Take a straight-laced, by the book cop and mix in witchcraft and the occult, and you have confusion, well, at least, disbelief. And it all starts so innocently with the seemingly natural death of a highly respected fellow officer.
Suddenly, illegals are found in his system during a routine autopsy that require investigation on a need to know basis, followed by said cop's granddaughter's note to Eve asking for an urgent and secret meet. Intrigued yet? Well, that's only the beginning ...
It feels like the author has done some serious research into both, Wicca and the Occult - essentially white and black magic, Witchcraft versus Satanism that a lot of people have difficulty differentiating between. The same goes for Dallas, Lieutenant Eve. She has quite a learning curve ahead and J D Robb did a wonderful job describing the same, too. Oh, and did I mention that the White Witch's mate's father was a serial killer?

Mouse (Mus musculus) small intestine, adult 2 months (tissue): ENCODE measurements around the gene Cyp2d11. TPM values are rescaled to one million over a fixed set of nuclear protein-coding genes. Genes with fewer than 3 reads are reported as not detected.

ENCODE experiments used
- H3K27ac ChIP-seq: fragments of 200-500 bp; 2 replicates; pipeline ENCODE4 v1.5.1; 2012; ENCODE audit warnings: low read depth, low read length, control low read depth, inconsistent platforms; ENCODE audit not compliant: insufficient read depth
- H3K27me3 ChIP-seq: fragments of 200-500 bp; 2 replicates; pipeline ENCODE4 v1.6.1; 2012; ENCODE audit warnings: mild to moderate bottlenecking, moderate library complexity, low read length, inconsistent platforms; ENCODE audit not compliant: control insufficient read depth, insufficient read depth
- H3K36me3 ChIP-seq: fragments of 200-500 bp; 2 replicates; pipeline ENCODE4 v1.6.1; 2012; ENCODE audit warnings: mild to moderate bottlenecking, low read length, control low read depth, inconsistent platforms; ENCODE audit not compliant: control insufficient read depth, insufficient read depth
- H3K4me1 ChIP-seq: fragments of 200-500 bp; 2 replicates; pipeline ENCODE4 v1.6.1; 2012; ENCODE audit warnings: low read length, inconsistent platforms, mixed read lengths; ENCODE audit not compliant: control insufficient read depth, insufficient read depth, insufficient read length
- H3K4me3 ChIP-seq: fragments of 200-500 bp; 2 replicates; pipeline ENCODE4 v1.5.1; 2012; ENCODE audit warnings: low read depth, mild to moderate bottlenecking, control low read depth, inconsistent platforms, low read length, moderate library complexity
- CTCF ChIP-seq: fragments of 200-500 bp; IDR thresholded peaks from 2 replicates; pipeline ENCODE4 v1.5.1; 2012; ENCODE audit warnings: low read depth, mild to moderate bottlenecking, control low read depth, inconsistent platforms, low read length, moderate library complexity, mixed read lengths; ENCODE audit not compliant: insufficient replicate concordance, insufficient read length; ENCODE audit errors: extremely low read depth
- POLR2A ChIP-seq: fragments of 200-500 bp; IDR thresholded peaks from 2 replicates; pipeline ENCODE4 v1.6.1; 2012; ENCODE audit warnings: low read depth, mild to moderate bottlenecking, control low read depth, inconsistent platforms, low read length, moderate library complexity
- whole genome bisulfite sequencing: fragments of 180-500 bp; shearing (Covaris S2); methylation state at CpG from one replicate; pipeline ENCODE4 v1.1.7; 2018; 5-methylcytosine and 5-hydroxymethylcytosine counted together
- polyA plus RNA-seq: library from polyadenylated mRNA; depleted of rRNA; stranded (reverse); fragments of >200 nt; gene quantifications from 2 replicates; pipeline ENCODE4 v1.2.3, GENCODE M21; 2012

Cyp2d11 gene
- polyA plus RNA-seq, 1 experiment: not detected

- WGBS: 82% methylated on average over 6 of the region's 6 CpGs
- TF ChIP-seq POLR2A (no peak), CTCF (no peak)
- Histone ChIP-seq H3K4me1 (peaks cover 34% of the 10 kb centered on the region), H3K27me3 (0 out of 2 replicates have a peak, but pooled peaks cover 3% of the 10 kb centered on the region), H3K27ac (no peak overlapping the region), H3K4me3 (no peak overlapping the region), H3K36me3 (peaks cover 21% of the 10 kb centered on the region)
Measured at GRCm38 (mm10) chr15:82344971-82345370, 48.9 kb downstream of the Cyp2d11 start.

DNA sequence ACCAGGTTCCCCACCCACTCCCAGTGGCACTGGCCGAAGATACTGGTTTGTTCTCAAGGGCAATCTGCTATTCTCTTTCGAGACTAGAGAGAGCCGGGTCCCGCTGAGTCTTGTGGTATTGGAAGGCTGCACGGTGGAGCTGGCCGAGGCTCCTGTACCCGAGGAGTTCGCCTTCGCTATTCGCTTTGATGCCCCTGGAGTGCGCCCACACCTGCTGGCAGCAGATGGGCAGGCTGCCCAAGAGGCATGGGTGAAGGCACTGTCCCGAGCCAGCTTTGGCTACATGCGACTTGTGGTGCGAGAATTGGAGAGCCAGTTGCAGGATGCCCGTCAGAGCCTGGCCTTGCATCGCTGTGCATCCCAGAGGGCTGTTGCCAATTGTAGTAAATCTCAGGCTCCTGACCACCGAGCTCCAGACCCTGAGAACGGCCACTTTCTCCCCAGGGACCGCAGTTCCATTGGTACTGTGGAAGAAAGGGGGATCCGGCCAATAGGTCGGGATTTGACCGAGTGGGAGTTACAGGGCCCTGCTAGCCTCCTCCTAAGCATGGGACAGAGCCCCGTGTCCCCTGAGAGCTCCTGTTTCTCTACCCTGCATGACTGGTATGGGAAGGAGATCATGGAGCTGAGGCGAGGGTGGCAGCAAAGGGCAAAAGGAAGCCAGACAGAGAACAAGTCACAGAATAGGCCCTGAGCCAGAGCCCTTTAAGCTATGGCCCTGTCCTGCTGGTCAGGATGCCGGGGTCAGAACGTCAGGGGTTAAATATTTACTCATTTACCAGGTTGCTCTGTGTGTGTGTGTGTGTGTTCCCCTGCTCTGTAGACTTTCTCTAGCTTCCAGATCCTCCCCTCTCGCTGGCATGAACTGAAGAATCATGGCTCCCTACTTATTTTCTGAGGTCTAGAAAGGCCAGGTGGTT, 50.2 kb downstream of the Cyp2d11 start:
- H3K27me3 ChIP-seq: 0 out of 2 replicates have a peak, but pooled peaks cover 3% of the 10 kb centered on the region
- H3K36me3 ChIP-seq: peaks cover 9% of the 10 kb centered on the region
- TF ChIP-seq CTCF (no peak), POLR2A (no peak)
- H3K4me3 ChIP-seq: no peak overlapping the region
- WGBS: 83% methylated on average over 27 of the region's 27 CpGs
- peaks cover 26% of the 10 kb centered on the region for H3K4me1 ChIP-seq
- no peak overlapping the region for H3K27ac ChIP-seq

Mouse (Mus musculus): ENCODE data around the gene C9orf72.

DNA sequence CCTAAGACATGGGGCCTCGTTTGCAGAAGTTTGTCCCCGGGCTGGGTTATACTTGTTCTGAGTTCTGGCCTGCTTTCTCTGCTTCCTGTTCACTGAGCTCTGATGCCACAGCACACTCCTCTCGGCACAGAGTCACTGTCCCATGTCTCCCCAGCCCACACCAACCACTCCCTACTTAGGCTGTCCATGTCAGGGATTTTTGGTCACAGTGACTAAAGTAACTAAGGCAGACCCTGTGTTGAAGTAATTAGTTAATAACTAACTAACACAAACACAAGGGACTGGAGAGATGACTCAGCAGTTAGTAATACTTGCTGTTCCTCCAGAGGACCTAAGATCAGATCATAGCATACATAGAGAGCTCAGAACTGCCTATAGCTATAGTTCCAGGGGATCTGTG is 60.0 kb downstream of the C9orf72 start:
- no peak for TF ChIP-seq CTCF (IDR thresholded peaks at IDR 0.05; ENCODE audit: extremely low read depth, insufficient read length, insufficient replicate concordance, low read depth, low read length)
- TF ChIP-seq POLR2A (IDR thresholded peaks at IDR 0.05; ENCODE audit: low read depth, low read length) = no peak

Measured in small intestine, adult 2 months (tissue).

As always, this adventure grips the reader from beginning to end, with an ending that is not at all as expected. J D Robb is something of an expert when it comes to creating suspense, mystery as well as weaving in red herrings ... as well as having our heroine going off in the wrong direction. And it all makes perfect sense.
The awkward social issue in this case? Not too much, actually. There is Mavis' Halloween Party predecessed by a visit to Trina which Eve dreads with a vengeance and usually with good reason as she tends to be submitted to treatments she never agreed to as well as little tattooes seem to suddenly be discovered somewhere on her body. In this storyline, Eve also has a falling out with her mentor Feeney and her aid Peabody ... nothing major, really. It is an interesting and entertaining sideline, nonetheless.
Having now read most of the books in this series, J D Robb still manages to surprise, come up with interesting issues and subject matters, and present new, insightful and intriguing cases.